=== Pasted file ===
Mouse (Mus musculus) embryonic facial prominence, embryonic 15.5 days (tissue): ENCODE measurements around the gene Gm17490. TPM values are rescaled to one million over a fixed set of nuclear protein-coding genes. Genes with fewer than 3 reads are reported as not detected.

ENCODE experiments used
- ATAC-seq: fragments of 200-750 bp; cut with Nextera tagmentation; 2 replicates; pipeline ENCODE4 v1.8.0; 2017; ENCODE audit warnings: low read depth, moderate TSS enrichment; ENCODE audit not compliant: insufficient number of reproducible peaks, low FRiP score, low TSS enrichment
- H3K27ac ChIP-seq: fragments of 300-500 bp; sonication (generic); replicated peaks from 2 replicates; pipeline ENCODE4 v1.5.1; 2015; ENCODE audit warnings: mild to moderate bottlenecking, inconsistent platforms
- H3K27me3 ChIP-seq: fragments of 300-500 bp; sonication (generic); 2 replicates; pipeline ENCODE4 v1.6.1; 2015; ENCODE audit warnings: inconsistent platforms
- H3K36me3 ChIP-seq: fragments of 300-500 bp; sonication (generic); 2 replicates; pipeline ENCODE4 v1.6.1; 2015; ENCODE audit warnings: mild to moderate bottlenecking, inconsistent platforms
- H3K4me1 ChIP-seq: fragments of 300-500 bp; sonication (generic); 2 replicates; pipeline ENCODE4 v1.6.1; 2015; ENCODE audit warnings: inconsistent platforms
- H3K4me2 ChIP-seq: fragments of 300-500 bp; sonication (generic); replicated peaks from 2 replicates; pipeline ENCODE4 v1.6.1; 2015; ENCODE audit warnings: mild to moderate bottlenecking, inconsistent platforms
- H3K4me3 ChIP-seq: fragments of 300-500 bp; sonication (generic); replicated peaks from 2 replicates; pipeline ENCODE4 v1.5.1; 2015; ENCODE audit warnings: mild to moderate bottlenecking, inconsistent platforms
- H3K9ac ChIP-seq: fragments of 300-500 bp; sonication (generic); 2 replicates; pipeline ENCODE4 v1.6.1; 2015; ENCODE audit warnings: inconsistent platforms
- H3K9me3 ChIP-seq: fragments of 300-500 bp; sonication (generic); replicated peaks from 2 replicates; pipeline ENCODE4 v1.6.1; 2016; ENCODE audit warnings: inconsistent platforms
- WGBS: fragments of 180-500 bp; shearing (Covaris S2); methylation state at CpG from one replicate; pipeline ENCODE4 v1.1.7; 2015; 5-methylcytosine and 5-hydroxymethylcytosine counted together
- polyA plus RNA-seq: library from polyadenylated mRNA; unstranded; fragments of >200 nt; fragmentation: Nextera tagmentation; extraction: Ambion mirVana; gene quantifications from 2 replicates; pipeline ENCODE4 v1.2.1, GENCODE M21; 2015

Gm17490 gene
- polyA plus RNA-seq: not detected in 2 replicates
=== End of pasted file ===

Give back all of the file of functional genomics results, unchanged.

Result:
Mouse (Mus musculus) embryonic facial prominence, embryonic 15.5 days (tissue): ENCODE measurements around the gene Gm17490. TPM values are rescaled to one million over a fixed set of nuclear protein-coding genes. Genes with fewer than 3 reads are reported as not detected.

ENCODE experiments used
- ATAC-seq: fragments of 200-750 bp; cut with Nextera tagmentation; 2 replicates; pipeline ENCODE4 v1.8.0; 2017; ENCODE audit warnings: low read depth, moderate TSS enrichment; ENCODE audit not compliant: insufficient number of reproducible peaks, low FRiP score, low TSS enrichment
- H3K27ac ChIP-seq: fragments of 300-500 bp; sonication (generic); replicated peaks from 2 replicates; pipeline ENCODE4 v1.5.1; 2015; ENCODE audit warnings: mild to moderate bottlenecking, inconsistent platforms
- H3K27me3 ChIP-seq: fragments of 300-500 bp; sonication (generic); 2 replicates; pipeline ENCODE4 v1.6.1; 2015; ENCODE audit warnings: inconsistent platforms
- H3K36me3 ChIP-seq: fragments of 300-500 bp; sonication (generic); 2 replicates; pipeline ENCODE4 v1.6.1; 2015; ENCODE audit warnings: mild to moderate bottlenecking, inconsistent platforms
- H3K4me1 ChIP-seq: fragments of 300-500 bp; sonication (generic); 2 replicates; pipeline ENCODE4 v1.6.1; 2015; ENCODE audit warnings: inconsistent platforms
- H3K4me2 ChIP-seq: fragments of 300-500 bp; sonication (generic); replicated peaks from 2 replicates; pipeline ENCODE4 v1.6.1; 2015; ENCODE audit warnings: mild to moderate bottlenecking, inconsistent platforms
- H3K4me3 ChIP-seq: fragments of 300-500 bp; sonication (generic); replicated peaks from 2 replicates; pipeline ENCODE4 v1.5.1; 2015; ENCODE audit warnings: mild to moderate bottlenecking, inconsistent platforms
- H3K9ac ChIP-seq: fragments of 300-500 bp; sonication (generic); 2 replicates; pipeline ENCODE4 v1.6.1; 2015; ENCODE audit warnings: inconsistent platforms
- H3K9me3 ChIP-seq: fragments of 300-500 bp; sonication (generic); replicated peaks from 2 replicates; pipeline ENCODE4 v1.6.1; 2016; ENCODE audit warnings: inconsistent platforms
- WGBS: fragments of 180-500 bp; shearing (Covaris S2); methylation state at CpG from one replicate; pipeline ENCODE4 v1.1.7; 2015; 5-methylcytosine and 5-hydroxymethylcytosine counted together
- polyA plus RNA-seq: library from polyadenylated mRNA; unstranded; fragments of >200 nt; fragmentation: Nextera tagmentation; extraction: Ambion mirVana; gene quantifications from 2 replicates; pipeline ENCODE4 v1.2.1, GENCODE M21; 2015

Gm17490 gene
- polyA plus RNA-seq: not detected in 2 replicates